As a central theme in social science research in the field of work and organisation, the study of gender has achieved contemporary significance beyond the confines of early discussions of women at work. Launched in 1994, Gender, Work and Organization was the first journal to provide an arena dedicated to debate and analysis of gender relations, the organisation of gender and the gendering of organisations. The Gender, Work and Organization conference provides an international forum for debate and analysis of a variety of issues in relation to gender studies. The 2012 conference at Keele University attracted approximately 380 international scholars from over 30 nations. The Conference will be held at Keele University, Staffordshire, in Central England, the UK’s largest integrated campus
university.

For more info: http://labouringfutures.com/network/stream-for-gender-work-and-organization-2014/

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SOCIAL PLANNING TORONTO (SPT) DEPUTATION TO ONTARIO MINIMUM WAGE PANEL

On Sept. 6, 2013, Social Planning Toronto presented its deputation to the Ontario Minimum Wage Advisory Panel. Part of SPT’s mission is to be actively involved in highlighting the impact of poverty and income inequality on Toronto residents. With nearly half of Canadian workers living paycheque to paycheque, SPT strongly believes the Ontario government has a key role and responsibility to ensure that its labour force is not working for poverty level wages.

Read more: http://www.socialplanningtoronto.org/wp-content/uploads/2013/09/SPTDeputation.OntMinimumWagePanel.13.09.061.pdf

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PROSPECTS FOR A CONTINENTAL WORKERS’ MOVEMENT: A FRIENDLY DEBATE

From The Bullet

The two articles that follow are part of a debate on the prospects and problems of building international working-class solidarity and struggle. They focus on these issues for the case of North America, a continent bound together through NAFTA, continental economic integration, overlapping labour markets, and U.S.-Canadian unions. Dan La Botz’ article presents a very positive but critical commentary on Richard Roman and Edur Velasco Arregui’s book, Continental Crucible: Big Business, Workers, and Unions in the Transformation of North America. La Botz questions what he sees as an overly optimistic analysis of prospects for the working class movement in North America. The reply by Roman and Velasco Arregui argues for a cautious optimism, an optimism based both on characteristics of the present moment of globalized capitalism and the historical ties between the working classes of North America. This debate seeks to contribute to both the rebuilding of the Left and the building of a class-wide, continent-wide and eventually international, fight against capitalism, two tasks that are inseparably intertwined.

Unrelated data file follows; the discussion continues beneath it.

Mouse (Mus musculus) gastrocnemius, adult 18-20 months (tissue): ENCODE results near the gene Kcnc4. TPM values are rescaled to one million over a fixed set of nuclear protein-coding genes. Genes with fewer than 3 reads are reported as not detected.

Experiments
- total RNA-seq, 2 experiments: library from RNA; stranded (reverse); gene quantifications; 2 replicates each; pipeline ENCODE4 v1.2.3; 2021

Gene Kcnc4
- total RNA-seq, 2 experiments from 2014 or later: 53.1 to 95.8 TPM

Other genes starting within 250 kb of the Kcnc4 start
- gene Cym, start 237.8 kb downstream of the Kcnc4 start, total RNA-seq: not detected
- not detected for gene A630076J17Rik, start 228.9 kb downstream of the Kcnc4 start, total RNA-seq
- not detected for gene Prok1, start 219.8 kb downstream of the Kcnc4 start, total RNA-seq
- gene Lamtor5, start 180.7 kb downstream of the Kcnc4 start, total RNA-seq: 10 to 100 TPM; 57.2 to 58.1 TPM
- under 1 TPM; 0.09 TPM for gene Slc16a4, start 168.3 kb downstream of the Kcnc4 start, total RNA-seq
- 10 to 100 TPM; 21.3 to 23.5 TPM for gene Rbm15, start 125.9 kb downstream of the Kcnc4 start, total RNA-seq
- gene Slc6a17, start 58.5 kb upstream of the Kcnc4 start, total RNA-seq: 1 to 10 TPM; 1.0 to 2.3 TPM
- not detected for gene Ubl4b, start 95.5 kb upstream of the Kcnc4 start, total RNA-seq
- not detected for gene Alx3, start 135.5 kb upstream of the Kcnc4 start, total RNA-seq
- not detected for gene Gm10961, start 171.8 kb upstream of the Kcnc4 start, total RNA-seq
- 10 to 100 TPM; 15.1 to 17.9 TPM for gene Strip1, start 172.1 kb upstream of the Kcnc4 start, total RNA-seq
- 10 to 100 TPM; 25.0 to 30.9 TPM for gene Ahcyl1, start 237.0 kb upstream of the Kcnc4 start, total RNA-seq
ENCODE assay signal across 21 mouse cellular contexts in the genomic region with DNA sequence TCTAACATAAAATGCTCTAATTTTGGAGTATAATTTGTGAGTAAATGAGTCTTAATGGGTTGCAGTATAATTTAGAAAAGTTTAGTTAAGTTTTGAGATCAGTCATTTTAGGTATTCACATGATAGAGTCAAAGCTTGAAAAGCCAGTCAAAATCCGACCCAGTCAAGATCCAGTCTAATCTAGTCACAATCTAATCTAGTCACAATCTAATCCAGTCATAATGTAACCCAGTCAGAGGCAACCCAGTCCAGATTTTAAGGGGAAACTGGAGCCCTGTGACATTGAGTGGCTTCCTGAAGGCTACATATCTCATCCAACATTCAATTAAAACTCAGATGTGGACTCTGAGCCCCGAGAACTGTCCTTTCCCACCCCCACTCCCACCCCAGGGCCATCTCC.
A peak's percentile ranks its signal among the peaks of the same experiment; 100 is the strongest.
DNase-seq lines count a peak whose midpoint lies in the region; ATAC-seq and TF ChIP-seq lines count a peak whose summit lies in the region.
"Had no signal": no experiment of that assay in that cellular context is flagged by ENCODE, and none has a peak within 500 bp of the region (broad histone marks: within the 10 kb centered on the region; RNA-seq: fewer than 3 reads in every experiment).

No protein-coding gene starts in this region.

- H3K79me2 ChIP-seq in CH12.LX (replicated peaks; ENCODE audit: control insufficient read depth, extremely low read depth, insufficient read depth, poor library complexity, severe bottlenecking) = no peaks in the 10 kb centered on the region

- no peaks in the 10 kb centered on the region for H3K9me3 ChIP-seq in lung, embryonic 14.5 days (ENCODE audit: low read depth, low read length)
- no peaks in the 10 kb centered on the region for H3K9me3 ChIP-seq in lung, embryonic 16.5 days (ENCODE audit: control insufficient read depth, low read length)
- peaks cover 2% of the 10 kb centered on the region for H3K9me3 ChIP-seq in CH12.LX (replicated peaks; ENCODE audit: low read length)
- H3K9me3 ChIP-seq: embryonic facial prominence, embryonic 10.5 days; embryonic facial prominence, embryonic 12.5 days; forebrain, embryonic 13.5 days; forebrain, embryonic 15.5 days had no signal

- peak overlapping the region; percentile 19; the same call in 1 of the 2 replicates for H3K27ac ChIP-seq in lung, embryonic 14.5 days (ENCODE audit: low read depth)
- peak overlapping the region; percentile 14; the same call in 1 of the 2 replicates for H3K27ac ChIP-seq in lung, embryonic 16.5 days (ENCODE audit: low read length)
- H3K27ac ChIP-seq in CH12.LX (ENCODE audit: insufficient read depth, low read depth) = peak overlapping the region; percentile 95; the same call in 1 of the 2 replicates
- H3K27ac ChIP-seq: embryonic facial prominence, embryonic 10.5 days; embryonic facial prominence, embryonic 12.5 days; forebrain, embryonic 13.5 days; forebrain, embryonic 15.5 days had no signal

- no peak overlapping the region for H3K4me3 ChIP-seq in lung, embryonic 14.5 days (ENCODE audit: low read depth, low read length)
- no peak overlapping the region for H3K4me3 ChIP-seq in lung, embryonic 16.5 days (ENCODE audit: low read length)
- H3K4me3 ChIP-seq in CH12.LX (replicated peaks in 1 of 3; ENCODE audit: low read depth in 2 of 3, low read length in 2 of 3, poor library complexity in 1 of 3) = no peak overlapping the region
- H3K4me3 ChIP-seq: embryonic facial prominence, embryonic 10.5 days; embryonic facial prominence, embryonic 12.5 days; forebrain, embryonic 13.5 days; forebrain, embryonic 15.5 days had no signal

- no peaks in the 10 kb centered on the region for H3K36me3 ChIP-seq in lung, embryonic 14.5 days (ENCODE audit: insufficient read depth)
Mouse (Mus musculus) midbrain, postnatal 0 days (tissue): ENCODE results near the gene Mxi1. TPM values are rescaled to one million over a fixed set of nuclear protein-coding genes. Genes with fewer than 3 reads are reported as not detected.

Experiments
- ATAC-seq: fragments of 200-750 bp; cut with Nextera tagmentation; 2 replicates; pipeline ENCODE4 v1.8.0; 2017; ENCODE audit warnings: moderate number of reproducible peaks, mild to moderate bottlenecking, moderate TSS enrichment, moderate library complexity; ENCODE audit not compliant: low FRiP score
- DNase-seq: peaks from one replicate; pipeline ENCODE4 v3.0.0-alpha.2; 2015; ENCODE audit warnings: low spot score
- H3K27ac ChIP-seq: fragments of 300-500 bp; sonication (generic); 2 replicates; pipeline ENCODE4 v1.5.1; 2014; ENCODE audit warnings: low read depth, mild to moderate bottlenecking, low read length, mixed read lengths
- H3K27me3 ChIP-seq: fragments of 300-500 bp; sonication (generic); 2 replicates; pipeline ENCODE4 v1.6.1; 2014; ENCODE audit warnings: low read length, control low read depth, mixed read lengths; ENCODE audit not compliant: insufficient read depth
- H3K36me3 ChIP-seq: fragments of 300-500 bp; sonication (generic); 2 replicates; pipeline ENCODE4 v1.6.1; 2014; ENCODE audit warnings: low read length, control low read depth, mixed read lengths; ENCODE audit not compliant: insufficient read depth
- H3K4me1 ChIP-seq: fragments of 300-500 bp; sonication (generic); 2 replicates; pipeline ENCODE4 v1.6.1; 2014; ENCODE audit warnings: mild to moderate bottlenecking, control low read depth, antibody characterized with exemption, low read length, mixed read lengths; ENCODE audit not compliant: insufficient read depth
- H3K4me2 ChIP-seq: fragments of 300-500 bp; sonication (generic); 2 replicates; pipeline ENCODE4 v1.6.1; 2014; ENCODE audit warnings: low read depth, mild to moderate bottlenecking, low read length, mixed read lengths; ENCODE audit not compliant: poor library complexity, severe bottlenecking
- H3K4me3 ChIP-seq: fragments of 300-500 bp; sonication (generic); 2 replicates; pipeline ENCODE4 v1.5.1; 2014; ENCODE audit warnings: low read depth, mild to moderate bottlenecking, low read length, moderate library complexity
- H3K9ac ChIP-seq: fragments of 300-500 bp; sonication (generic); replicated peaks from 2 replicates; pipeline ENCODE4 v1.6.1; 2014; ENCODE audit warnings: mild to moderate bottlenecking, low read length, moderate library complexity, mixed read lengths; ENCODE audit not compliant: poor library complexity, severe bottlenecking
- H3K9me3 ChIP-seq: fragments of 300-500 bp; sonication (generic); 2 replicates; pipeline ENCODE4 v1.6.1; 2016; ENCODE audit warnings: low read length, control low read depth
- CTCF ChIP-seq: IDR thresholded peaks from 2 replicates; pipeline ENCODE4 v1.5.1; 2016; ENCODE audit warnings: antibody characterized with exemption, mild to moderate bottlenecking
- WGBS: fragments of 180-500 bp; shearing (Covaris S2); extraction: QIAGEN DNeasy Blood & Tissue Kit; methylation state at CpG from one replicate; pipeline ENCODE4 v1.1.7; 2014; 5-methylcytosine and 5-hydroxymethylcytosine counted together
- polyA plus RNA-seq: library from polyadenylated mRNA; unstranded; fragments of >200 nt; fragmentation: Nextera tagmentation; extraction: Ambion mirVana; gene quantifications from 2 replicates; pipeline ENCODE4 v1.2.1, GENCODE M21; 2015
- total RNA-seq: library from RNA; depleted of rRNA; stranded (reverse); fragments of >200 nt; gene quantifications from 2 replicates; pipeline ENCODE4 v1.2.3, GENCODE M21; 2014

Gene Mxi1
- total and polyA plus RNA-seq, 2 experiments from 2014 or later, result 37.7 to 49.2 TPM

Read more: http://www.socialistproject.ca/bullet/885.php

+++++

CALL FOR SUBMISSIONS – MAYWORKS FESTIVAL 2014

The Mayworks Festival – Toronto is pleased to invite submissions for its 29th festival season. Applications are accepted from groups and individuals in a range of disciplines, including: visual art, music/ poetry, film, video, interdisciplinary, and theatre. We also welcome unions and art organizations to propose panel presentations, forums, and screenings, and to sponsor or co-sponsor events.

Mayworks Festival is a multi-disciplinary arts festival that celebrates cultural production working class culture. We seek to showcase high calibre art by artists at all stages in their careers that are politically and socially engaged with labour realities.  Mayworks Festival is especially committed to providing a platform to support the underrepresented labor of indigenous peoples, people with disabilities, migrants, women, queer-identified people, people of color, and youth.

Submissions will not be accepted after the deadline date: Nov. 1, 2013.
Proposals selected will be notified by email by December 2013. The festival dates (TBD) will be in early May 2014.

For more info: http://www.mayworks.ca

+++++

JOB POSTINGS

CO-ORDINATOR, CENTRE FOR RESEARCH ON LATIN AMERICA & THE CARIBBEAN (CERLAC), YORK UNIVERSITY

Please note: The Centre Coordinator is required to speak, read and write Spanish fluently.

The Centre Coordinator supports the Centre Director for the overall operation of Centre-related activities, including providing support to financial activities; program administration and secretarial support to the Centre Director and projects.

Education:
Completion of university degree in a related field such as Humanities, Development Studies and any related field in the Social or Environmental Sciences.

Experience: